Another young man, no older than sixteen or seventeen, brought over a pipe and dribbled a thin strip of molten glass around the neck of the vase as the first man spun it. The blower then took a small pair of tongs and twisted and crimped the strip into tiny dots, working his way around the vase with impressive speed. As they cooled, the dots turned a brilliant vermillion, contrasting with the blue of the vase’s body.
A minute later, the young man approached again and deposited another blob onto the side of the vase. The first glassblower stretched and shaped it into a handle, using a small blowtorch to fuse it to the vase. The pair repeated the action on the other side until the vase was adorned by a pair of delicate, amber-coloured handles, which appeared, amazingly, completely symmetrical.
The glassblower then drizzled water from a vat next to him on the vase where it connected to the pipe. Steam rose as the water sizzled and evaporated. Laying the pipe against the iron plate, the man gave the pipe a quick tap with the side of his tongs. The vase broke off the pipe at the neck where the water had been and dropped into the waiting, gloved hands of the second man, who ferried it to another oven, where, the guide told them, it would be allowed to slowly cool and settle into its shape.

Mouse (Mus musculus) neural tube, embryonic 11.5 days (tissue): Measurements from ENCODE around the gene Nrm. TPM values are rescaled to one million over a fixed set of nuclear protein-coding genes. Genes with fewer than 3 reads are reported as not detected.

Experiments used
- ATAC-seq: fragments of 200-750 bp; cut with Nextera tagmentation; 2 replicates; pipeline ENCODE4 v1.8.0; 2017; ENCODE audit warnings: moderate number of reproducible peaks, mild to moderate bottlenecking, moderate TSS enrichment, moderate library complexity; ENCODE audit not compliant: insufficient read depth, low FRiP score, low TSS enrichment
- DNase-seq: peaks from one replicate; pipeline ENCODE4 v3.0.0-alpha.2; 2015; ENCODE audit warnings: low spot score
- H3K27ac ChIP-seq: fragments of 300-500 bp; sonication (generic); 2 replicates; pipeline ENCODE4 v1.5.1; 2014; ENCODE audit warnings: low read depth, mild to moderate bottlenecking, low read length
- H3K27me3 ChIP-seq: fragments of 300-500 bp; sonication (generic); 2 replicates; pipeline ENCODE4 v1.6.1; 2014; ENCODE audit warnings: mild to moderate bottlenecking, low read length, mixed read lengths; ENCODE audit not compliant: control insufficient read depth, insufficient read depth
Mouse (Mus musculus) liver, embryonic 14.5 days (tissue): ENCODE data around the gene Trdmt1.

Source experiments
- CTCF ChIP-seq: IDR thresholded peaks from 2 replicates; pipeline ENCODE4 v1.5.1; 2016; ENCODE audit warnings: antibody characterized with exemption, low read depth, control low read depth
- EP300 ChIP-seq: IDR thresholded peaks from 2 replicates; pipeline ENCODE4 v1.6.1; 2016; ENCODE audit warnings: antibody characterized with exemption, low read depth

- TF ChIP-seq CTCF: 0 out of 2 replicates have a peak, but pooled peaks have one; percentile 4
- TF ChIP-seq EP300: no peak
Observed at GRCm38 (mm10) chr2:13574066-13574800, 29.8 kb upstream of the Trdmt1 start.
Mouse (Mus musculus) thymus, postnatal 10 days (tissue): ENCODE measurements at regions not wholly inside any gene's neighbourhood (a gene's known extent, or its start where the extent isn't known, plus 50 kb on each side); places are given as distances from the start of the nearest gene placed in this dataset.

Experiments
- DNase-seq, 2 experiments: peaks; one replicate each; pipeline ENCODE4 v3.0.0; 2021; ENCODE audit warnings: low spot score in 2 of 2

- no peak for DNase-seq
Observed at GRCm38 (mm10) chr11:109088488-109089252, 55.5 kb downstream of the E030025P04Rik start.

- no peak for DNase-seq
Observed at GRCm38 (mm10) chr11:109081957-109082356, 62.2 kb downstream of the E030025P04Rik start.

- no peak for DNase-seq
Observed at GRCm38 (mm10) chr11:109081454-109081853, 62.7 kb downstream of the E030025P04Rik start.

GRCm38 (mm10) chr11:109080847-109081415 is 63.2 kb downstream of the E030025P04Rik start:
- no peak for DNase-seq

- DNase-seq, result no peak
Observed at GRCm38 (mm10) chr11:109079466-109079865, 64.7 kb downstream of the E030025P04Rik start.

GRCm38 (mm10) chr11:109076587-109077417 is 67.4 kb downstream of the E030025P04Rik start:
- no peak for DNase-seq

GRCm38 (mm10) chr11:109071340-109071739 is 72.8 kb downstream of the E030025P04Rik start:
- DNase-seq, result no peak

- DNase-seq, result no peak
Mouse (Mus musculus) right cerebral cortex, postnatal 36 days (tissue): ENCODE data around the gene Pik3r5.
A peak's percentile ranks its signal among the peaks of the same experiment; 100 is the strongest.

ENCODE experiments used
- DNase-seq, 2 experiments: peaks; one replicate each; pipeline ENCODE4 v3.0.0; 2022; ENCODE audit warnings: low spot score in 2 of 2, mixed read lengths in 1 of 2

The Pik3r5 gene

After the demonstration, Albus and Minerva left the fornace and found a little restaurant for lunch, chatting about the glassblowing.
“That was astonishing,” Minerva said between bites of her polenta e schie. “That they could create something so lovely from a ball of molten goo.”
“What?” Minerva asked, putting down her fork.
“It’s charming, your being so impressed with someone changing something into another something.”
Minerva smiled back at him. “It is a bit like Transfiguration, isn’t it? It was as if the shape of the vase was hidden in that little blob of sand the whole time, and the man just had to coax it out. Only, instead of a wand and magic, he used tongs, a pipe, and craft. Muggles really are a wonder.”